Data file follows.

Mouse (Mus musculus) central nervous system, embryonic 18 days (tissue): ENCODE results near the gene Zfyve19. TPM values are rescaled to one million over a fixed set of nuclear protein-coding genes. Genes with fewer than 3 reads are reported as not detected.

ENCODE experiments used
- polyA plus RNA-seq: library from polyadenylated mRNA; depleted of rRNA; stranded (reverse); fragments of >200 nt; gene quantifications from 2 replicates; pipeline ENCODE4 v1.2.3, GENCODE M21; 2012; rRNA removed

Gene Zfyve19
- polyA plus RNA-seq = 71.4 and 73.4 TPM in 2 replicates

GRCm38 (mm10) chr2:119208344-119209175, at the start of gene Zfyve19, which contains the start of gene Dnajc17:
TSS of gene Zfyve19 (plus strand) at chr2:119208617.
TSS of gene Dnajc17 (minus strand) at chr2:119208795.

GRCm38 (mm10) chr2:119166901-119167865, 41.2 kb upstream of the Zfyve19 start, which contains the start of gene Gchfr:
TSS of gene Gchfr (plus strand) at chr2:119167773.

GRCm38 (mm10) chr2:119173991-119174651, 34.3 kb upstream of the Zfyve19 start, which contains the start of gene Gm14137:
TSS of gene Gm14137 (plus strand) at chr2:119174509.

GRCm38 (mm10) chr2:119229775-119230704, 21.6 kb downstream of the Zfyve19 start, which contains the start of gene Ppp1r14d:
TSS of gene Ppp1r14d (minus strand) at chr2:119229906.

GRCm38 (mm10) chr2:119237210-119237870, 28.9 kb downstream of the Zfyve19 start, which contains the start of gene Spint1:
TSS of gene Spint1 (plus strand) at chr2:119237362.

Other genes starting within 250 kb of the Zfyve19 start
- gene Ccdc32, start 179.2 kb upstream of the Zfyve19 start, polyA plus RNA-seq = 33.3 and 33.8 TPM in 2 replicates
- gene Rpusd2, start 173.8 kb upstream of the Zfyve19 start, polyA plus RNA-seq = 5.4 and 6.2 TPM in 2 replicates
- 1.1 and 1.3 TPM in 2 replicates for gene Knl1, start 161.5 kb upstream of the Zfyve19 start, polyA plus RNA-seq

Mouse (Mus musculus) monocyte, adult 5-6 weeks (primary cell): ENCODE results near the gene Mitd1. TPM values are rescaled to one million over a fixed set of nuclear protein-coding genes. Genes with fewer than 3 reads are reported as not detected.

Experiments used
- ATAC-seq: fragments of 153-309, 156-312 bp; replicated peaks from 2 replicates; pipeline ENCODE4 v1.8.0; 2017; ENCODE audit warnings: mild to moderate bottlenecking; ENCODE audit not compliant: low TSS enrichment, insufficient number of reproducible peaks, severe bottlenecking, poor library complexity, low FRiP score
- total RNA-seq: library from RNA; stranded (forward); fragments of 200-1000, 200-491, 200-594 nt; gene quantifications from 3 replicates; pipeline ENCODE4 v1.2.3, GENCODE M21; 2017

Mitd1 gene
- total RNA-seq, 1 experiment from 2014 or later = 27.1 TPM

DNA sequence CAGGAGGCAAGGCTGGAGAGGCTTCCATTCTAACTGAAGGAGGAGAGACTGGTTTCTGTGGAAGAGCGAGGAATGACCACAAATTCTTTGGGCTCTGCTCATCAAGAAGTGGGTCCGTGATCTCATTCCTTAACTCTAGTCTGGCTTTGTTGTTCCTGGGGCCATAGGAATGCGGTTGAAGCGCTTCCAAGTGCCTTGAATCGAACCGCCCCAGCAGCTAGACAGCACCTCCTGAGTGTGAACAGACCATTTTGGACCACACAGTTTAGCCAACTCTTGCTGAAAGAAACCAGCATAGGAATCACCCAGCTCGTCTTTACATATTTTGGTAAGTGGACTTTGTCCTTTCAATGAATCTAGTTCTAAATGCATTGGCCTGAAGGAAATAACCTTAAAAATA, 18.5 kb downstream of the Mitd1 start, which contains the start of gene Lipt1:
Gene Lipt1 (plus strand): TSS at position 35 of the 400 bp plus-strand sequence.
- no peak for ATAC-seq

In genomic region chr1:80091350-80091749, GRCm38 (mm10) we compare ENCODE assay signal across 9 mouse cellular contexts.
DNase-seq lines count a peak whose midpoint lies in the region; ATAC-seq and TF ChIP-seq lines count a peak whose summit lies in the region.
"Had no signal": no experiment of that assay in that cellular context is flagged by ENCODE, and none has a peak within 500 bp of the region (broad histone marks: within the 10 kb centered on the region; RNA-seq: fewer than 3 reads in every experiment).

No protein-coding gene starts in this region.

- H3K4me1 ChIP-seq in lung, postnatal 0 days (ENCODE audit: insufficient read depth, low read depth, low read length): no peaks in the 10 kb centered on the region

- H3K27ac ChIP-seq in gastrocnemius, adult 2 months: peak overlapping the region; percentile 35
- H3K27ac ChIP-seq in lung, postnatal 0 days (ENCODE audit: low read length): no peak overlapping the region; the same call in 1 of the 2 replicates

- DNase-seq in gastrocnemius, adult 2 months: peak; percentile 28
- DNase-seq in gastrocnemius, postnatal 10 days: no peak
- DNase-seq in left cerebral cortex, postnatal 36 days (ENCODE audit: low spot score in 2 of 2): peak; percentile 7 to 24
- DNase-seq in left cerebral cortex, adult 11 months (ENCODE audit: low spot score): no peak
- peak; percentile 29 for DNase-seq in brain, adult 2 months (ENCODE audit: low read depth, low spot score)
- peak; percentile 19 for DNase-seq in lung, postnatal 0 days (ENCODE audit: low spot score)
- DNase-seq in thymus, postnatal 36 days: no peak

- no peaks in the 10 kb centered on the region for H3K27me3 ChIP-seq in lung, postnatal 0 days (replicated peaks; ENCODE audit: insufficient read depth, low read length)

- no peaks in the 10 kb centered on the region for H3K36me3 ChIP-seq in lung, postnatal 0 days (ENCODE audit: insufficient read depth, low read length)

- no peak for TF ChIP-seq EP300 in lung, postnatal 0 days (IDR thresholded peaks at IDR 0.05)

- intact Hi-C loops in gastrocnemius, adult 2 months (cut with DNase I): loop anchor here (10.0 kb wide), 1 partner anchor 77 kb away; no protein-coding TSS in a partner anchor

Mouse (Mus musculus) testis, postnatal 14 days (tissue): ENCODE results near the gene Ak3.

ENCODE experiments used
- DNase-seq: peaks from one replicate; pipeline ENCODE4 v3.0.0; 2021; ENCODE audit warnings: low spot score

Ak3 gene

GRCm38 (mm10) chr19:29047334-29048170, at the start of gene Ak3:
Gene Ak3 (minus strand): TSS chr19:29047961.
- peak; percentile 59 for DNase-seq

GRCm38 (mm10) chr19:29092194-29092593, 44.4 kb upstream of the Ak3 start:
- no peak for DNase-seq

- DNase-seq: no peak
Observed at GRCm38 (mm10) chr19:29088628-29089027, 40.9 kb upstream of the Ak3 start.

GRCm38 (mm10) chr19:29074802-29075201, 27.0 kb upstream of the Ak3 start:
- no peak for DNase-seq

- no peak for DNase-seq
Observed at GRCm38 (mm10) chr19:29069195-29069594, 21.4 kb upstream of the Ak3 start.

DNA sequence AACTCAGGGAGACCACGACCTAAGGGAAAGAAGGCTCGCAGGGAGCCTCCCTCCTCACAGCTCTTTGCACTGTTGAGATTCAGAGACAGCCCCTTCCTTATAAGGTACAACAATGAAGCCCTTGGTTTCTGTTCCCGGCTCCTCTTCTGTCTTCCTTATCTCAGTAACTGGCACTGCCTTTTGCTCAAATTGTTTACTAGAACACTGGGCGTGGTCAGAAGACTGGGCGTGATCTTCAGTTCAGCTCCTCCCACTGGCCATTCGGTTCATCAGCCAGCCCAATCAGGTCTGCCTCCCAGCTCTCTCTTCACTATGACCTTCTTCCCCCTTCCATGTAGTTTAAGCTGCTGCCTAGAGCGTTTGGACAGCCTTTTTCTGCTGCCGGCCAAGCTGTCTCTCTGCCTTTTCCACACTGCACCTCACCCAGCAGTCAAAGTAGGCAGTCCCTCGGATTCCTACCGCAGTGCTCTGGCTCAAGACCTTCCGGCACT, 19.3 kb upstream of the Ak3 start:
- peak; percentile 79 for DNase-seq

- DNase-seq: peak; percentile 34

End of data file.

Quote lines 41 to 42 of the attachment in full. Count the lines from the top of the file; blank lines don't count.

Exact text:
- peak; percentile 29 for DNase-seq in brain, adult 2 months (ENCODE audit: low read depth, low spot score)
- peak; percentile 19 for DNase-seq in lung, postnatal 0 days (ENCODE audit: low spot score)